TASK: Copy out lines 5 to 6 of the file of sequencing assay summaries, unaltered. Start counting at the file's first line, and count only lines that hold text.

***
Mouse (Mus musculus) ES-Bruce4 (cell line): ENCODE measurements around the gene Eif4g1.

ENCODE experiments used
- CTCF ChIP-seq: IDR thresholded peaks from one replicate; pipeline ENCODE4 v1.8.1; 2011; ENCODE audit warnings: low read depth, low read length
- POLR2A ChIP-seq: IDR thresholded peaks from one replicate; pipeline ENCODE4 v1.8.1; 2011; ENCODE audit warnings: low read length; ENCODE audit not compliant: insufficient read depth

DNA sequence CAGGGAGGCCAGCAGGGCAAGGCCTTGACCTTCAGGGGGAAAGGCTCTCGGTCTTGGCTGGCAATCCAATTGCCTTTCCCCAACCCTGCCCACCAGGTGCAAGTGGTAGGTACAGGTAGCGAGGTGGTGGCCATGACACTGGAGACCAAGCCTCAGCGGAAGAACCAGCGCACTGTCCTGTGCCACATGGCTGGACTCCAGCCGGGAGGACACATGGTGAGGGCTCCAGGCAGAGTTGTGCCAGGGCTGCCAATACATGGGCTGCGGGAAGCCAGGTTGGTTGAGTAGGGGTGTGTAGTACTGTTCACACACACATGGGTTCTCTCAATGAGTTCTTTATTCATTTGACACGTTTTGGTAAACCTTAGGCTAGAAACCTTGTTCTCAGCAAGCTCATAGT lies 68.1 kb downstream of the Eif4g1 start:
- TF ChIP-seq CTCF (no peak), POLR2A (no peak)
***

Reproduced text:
DNA sequence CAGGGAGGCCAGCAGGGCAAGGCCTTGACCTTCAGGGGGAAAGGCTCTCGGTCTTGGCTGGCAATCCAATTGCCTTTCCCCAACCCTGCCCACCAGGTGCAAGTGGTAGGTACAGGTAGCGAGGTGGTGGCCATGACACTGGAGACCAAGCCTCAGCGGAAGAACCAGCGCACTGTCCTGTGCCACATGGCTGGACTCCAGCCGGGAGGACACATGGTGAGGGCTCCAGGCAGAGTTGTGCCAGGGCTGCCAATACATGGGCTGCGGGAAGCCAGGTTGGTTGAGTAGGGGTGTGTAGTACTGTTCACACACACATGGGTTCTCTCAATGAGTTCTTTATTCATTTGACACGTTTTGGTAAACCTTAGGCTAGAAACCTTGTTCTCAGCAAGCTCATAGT lies 68.1 kb downstream of the Eif4g1 start:
- TF ChIP-seq CTCF (no peak), POLR2A (no peak)